The funky-looking Dream with leftover German styling best suited to a Shriner’s parade was soon gone from the catalog. That left the CB72 Hawk 250 and CB77 Super Hawk 305, identical save for cylinder bore, and the CL72 Scrambler 250, superseded in ’65 by a 305 version. The Hawks with their low, flat handlebars and chrome-sided fuel tanks had a sporty European flair and were favored by the zip-back boot set, but it was the Scramblers and their go-anywhere, do-anything attitude that really found a home in America. Just as the bike was hitting showrooms its rugged dependability was underscored with a record Baja run from Tijuana to La Paz (see Baja Bound, pg. 43). Soon the Beach Boys, no less, were singing the Scrambler’s praises. The “groovy little motorbike” in 1964’s Little Honda that could “climb hills like a Matchless” had to be a CL72, not a step-through 50 as portrayed in the later, lamer Hondells cover version. Roy Rogers, King of the Cowboys, rode a Scrambler, rifle scabbard attached to a fork tube. You can’t get much more American than the Boys and Roy.
Turning a brand-new RS750 Shadow into a ’60s-style CL750 Scrambler was more an exercise in cosmetics than full-on surgery. “Before the build began, I got out my old snapshots, some bike magazines from back in the day and I went on the Internet, immersing myself in Honda Scramblers,” says Berg. “But when I began construction, I never looked at shots of the old bikes again. I was after the feel, the flavor, of a Scrambler, not an exact replica.”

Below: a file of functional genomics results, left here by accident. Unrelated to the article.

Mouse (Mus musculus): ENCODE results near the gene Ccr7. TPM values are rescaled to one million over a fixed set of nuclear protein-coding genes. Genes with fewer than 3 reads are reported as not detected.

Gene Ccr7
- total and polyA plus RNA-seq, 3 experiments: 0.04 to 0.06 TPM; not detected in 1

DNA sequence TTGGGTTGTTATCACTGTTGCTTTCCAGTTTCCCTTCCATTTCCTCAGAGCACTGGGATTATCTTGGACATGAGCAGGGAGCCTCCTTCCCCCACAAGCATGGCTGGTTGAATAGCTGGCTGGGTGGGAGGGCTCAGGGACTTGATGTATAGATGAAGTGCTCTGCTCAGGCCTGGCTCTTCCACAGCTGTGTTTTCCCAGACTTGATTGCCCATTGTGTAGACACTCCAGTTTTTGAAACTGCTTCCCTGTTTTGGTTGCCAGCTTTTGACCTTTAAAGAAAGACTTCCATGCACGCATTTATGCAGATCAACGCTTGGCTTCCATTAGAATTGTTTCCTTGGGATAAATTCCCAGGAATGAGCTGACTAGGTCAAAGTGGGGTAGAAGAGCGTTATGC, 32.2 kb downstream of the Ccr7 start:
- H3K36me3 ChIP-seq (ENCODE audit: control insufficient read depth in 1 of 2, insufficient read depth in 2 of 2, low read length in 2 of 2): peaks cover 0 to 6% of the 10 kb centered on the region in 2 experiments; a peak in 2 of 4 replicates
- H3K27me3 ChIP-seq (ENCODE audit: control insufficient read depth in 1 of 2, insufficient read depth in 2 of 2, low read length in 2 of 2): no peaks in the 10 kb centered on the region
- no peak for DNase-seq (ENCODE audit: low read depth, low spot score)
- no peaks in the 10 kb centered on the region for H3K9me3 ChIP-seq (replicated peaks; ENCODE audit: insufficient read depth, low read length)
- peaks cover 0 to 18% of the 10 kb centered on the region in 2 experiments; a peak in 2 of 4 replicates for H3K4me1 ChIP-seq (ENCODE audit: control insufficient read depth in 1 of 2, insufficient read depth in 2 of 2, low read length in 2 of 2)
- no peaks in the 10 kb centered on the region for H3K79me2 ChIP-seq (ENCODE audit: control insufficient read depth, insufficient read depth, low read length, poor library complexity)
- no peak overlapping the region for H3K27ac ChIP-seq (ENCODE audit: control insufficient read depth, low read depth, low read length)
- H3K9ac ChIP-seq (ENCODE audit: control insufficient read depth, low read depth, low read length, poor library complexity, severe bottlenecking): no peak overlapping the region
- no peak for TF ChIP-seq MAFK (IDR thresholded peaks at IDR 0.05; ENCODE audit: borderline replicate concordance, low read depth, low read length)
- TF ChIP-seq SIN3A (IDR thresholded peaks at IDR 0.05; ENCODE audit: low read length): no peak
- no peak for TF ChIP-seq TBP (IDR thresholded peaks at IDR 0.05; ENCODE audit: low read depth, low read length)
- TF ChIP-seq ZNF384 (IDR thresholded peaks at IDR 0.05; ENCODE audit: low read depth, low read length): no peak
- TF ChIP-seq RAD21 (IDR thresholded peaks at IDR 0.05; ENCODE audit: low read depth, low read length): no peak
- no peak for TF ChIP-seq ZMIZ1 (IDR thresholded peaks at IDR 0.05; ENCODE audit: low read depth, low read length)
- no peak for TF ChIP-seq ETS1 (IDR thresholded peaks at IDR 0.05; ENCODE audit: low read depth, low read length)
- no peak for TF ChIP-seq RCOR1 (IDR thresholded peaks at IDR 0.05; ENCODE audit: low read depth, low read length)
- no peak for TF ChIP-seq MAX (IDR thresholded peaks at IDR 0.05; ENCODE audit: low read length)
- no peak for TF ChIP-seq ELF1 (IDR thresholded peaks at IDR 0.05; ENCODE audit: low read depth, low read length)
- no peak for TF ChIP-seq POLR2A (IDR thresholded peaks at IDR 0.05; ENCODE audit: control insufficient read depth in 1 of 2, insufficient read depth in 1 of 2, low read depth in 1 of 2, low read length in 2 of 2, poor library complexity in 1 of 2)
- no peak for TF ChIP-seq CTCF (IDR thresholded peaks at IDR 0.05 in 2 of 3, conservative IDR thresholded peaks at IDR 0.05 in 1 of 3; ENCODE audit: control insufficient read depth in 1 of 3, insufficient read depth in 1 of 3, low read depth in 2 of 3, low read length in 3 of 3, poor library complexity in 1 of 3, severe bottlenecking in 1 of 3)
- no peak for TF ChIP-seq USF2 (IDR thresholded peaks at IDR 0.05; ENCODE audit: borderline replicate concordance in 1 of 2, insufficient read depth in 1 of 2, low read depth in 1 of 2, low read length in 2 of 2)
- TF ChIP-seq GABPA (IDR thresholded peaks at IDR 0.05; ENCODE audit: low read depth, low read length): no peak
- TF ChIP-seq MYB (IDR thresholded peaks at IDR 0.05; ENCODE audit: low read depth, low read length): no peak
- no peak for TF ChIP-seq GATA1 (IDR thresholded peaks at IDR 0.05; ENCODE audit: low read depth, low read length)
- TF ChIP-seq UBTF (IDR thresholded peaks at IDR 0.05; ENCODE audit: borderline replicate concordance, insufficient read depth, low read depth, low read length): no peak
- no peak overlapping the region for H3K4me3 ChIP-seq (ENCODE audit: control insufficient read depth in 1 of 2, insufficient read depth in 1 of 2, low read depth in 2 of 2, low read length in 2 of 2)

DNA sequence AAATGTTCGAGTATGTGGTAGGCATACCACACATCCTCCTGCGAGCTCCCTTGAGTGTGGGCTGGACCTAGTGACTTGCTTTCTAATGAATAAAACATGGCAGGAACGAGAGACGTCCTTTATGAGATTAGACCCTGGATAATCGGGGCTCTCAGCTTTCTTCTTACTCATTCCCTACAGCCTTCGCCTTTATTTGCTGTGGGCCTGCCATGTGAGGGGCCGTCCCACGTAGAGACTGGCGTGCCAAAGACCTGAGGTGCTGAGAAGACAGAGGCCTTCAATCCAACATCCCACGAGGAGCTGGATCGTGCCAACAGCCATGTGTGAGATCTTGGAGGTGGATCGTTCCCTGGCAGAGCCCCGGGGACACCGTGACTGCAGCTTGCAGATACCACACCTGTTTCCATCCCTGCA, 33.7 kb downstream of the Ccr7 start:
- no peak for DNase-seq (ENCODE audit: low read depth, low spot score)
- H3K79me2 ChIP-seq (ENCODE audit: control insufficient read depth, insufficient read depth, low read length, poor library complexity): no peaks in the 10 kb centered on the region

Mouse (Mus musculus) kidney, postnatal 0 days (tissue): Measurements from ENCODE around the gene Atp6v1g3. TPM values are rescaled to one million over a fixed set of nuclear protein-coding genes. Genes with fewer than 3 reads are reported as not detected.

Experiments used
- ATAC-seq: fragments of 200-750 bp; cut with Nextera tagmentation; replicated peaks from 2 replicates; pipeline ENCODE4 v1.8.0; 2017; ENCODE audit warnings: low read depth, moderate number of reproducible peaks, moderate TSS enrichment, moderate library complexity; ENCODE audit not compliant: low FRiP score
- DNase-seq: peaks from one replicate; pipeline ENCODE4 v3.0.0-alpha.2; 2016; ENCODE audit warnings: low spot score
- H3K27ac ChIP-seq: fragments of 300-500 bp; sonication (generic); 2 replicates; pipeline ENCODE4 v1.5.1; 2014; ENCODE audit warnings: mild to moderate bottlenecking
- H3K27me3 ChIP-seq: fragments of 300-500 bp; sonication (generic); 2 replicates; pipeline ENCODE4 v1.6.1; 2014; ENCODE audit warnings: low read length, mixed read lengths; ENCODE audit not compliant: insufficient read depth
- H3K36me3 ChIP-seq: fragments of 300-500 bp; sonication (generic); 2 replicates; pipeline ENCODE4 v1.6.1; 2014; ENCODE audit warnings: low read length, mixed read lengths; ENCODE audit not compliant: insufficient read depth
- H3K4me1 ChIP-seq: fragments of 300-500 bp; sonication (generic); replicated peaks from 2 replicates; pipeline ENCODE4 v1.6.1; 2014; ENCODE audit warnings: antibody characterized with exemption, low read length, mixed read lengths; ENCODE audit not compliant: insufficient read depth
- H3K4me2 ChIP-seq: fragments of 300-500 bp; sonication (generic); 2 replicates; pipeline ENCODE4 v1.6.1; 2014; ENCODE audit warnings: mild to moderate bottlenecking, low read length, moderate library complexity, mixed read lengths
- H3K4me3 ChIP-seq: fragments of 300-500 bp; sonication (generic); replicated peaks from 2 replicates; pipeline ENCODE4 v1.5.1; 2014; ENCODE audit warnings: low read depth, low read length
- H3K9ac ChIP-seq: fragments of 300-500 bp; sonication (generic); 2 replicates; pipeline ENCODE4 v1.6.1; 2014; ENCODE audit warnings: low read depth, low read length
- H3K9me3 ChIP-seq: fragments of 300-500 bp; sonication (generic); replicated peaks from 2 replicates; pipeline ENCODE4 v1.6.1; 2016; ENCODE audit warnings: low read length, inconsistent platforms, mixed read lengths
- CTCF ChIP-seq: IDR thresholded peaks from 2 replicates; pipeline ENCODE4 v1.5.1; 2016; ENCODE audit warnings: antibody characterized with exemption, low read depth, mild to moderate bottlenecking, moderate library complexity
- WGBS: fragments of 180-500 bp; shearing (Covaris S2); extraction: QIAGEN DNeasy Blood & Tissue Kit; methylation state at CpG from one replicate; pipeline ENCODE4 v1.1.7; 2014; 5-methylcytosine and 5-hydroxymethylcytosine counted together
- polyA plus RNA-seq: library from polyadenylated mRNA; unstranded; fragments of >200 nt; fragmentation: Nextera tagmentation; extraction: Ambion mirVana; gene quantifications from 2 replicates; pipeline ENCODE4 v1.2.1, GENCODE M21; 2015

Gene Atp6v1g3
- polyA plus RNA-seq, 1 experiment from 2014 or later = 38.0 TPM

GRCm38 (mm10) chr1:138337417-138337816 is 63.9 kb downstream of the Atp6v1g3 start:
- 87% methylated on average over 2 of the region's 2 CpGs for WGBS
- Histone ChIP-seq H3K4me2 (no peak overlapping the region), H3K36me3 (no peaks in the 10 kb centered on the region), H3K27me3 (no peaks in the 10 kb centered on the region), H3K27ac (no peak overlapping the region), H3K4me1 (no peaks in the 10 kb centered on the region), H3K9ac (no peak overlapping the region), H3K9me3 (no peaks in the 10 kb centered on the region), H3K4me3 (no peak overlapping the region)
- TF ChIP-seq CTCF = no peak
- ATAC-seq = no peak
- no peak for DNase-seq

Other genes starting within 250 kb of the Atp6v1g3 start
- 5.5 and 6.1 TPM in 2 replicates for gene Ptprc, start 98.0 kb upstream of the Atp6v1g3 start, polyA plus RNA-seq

Signature component was the high-rise exhaust system with its multilouvered heat shields. To allow the pipes to tuck in properly, Berg took about an inch-and-a-half out of each plastic side panel and rearranged the electrics beneath. Likewise the shock mounts were narrowed up so the Progressive Series 14s could be moved inboard. The rider’s footpegs were moved rearward about 5 inches, and Berg ground down and smoothed over some welds; otherwise, the frame is as it left the Honda factory.
Up front, the stock fork was shortened about three-quarters of an inch, rubber gaiters cover the exposed tubes and that’s the stock RS fender mounted between the fork legs. Berg concentrated on getting the headlight ears just right and really wanted to mount an old-style headlight shell/speedometer combo. “It just didn’t look right with the wider fork, plus I wanted to keep all the stock speedo’s functionality and its warning lights, so I fitted a Triumph repop headlight and moved the stock clock down three-quarters of an inch,” he says.